To say that Tomas Kaberle has been a lightning rod for criticism in this postseason run is akin to commenting on the wetness of water. And it doesn't take a genius to see why; he's made some glaring errors (see game 1 against both Montreal and Tampa Bay), the power play that he was supposed to kick into overdrive, remains stuck in first gear (if not neutral), and he won't shoot the puck with anything less than a .357 Magnum pointed at his head.
The Bruins gave up their best minor league prospect, a first and a second round draft pick for Kaberle, and at this point, no one in their right mind would say that the B's got a solid return on their investment. Hell, if the Bruins wanted a defenseman who could pass, make mistakes in his own zone and be a target for malcontents, they could have reacquired Dennis Wideman for a whole lot less.
I am here to tell you that Tomas Kaberle has played a whole lot better than he's been given credit for. And if Claude Julien is wise, he'll start giving him more playing time.
Kaberle fails the "eye test" so miserably that it's not hard to understand why he's getting just 16:24 in ice time per game in the playoffs, fifth among Bruin defensemen. The power play stinks, he's made numerous high profile misplays and turnovers, and he almost never does anything visibly positive to make up for it. Adam McQuaid or Johnny Boychuk might make a bad play or six, but you'll also see them freight train an opposing forward. Andrew Ference has a well-timed middle finger and a series-winning assist to fall back on. If Zdeno Chara and Dennis Seidenberg get beaten, they can at least take solace in the fact that they were beaten by the best the other guys have. What's Kaberle got to show for his first playoffs since 2004?
I was firmly ensconced on the "Kaberle Sucks" bandwagon until alert SCoC reader TomServo42 pointed out something mind-boggling to me: by most statistical measurements, Kaberle has been Boston's second best defenseman in the playoffs.
Let's look at simple hockey stats first: Kaberle sports a +7 rating, 7th on the team overall, and 3rd among defensemen, behind only the top pair. Not bad. His 8 points are 8th on the team, and most among defensemen. Here's another number worth considering: 4 PIM. Kaberle has spent just four minutes in the box this postseason. Only McQuaid has been better at avoiding the sin bin among defensemen. Some people look at low PIM totals and say that a player lacks grit. I say that the best way to avoid opposing power play goals is not to take penalties.
Advanced statistics from our friends at Behind the Net augment those observations. If we're looking at 5 on 5 stats, Kaberle's points per 60 minutes are by far the highest of any defenseman, which shouldn't be a huge shock, considering he leads in points with pretty low ice time. Per 60 minutes, the Bruins are a +1.56 with Kaberle on the ice, and a +0.93 without him. So, over 60 minutes, the Bruins are 0.63 goals better with Kaberle on the ice than with him off it. Only Chara (+0.64) and McQuaid (+0.65) have a better difference between on ice and off ice numbers.
Ah, but he's been playing third pair much of the playoffs, right? Surely he's putting up those numbers against weaker opponents. Well, no. Kaberle's relative quality of competition (i.e. how good are the guys he's playing against?) is the highest of any Bruin defenseman, assuming you're willing to ignore Shane Hnidy's playoff cameo. If anything, you'd expect opposing teams to try and send out their top lines against any Bruin defenseman under 6'9.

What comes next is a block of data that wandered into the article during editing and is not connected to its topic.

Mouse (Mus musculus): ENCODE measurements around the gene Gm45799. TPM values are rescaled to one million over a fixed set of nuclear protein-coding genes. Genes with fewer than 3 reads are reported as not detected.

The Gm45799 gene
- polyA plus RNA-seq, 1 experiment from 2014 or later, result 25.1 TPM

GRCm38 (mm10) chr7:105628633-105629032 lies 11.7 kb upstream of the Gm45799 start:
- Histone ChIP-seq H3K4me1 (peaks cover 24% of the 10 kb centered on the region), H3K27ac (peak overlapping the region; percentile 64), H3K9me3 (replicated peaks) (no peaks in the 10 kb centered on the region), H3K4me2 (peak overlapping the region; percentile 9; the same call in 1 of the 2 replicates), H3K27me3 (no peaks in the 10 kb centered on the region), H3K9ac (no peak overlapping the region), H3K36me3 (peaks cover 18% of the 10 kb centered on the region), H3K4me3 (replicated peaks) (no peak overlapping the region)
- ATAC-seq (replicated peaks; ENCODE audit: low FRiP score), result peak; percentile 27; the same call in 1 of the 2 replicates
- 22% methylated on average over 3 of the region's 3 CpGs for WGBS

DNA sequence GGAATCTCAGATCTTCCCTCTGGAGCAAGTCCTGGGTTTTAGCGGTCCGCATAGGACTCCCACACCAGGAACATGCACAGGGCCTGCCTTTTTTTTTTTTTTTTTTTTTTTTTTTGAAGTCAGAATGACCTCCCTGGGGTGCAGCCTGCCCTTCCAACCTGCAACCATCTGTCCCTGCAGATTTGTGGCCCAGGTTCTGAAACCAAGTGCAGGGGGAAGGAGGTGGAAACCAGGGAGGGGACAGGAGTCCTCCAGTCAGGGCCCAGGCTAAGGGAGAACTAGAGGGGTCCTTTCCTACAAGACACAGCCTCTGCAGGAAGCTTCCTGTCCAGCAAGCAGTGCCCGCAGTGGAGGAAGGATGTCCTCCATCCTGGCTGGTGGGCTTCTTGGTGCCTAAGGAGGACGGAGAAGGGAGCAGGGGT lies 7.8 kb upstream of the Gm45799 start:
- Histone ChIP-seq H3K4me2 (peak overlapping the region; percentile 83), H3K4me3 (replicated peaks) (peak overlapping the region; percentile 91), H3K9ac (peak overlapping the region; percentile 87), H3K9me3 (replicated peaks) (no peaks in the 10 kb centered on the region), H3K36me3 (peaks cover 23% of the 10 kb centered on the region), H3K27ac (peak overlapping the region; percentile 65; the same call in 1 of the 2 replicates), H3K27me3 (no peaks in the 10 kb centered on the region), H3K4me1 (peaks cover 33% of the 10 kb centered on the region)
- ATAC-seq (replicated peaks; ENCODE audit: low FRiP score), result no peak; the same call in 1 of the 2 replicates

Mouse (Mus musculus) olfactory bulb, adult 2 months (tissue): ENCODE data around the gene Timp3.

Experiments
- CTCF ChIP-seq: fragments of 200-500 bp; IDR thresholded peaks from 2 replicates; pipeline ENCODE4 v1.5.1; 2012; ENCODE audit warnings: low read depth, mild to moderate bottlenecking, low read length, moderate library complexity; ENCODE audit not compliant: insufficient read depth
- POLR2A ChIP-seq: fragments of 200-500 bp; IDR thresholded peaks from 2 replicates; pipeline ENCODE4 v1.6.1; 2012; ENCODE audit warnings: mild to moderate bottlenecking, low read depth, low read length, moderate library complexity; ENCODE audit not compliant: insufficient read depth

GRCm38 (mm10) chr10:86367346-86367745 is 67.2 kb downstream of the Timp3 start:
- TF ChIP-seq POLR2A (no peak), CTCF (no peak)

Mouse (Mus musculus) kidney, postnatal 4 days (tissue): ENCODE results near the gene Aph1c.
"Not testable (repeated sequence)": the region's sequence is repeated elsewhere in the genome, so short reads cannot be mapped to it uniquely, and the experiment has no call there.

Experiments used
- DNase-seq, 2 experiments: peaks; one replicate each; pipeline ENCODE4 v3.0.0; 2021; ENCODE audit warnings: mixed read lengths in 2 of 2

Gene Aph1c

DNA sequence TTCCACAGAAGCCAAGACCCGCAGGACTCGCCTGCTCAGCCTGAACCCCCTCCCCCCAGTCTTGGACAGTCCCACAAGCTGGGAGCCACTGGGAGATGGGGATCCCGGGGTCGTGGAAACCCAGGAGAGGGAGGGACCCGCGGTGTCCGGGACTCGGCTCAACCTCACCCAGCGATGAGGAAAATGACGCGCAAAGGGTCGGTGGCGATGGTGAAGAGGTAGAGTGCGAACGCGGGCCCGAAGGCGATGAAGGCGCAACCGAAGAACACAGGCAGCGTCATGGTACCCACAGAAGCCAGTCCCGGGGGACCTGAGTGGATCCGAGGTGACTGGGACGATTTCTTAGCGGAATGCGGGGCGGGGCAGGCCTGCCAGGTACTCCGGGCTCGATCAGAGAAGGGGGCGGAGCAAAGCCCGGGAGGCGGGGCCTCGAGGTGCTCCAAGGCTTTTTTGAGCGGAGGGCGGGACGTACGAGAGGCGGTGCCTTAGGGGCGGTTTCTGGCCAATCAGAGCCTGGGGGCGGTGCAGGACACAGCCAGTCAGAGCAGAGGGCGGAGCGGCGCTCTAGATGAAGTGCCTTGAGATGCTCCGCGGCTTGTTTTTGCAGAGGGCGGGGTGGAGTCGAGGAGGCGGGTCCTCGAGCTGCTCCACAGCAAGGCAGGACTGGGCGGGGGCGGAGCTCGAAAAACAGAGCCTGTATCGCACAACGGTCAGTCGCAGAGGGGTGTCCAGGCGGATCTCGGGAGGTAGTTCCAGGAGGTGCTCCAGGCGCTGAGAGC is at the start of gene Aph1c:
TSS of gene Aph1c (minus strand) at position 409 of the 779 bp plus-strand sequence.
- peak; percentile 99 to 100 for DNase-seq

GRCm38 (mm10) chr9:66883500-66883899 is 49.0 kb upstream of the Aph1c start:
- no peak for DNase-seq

What about the power play? Well, arguing about the Bruins' best power play defenseman is akin to two bald men arguing over a comb. Be that as it may, the Bruins are scoring 3.40 goals per 60 minutes on the power play with Kaberle on the ice. Only Seidenberg (3.23) is close. It's a sad state of affairs that he's behind no less than five Vancouver defensemen in that department, but there's nothing that can be done about that now.
So, why the dichotomy between the numbers and the eye test? As I said, Kaberle hasn't had a lot of moments that stick out positively, but you can easily pinpoint the negatives. His strengths, defensively, have been sound positional play, and the ability to get the puck out of the defensive zone, neither of which are given to memorable moments. Unfortunately, when a defenseman handles the puck out of his zone as much as Kaberle does, mistakes will happen. He doesn't hit much, and when he does, the plexiglass vibrates as if a mosquito landed on it. That's why it's important to look at the numbers. If a team is consistently scoring more when a player is on the ice than when he's not, he's probably doing something right, no matter what your eyes are telling you.
For a player whose eye test and metrics measure up nicely, check out Johnny Boychuk, who was a 6'2, 225 pound millstone around Boston's neck in the Conference Finals, and whose inability to beat Ryan Kesler for the puck led to the game-winning goal last night. Through the playoffs, the Bruins are more than a goal better per 60 minutes when Boychuk is sitting on the bench (+0.37 on ice vs. +1.46 off ice). The fact that Boychuk has the third most ice time of any Bruin, and is averaging 5 minutes more of ice time per game than Kaberle is an act bordering on coaching negligence.
I wouldn't go so far as to say that the Kaberle trade has worked wonders. But despite popular opinion, Kaberle has been one of the guys who helped get Boston to this point.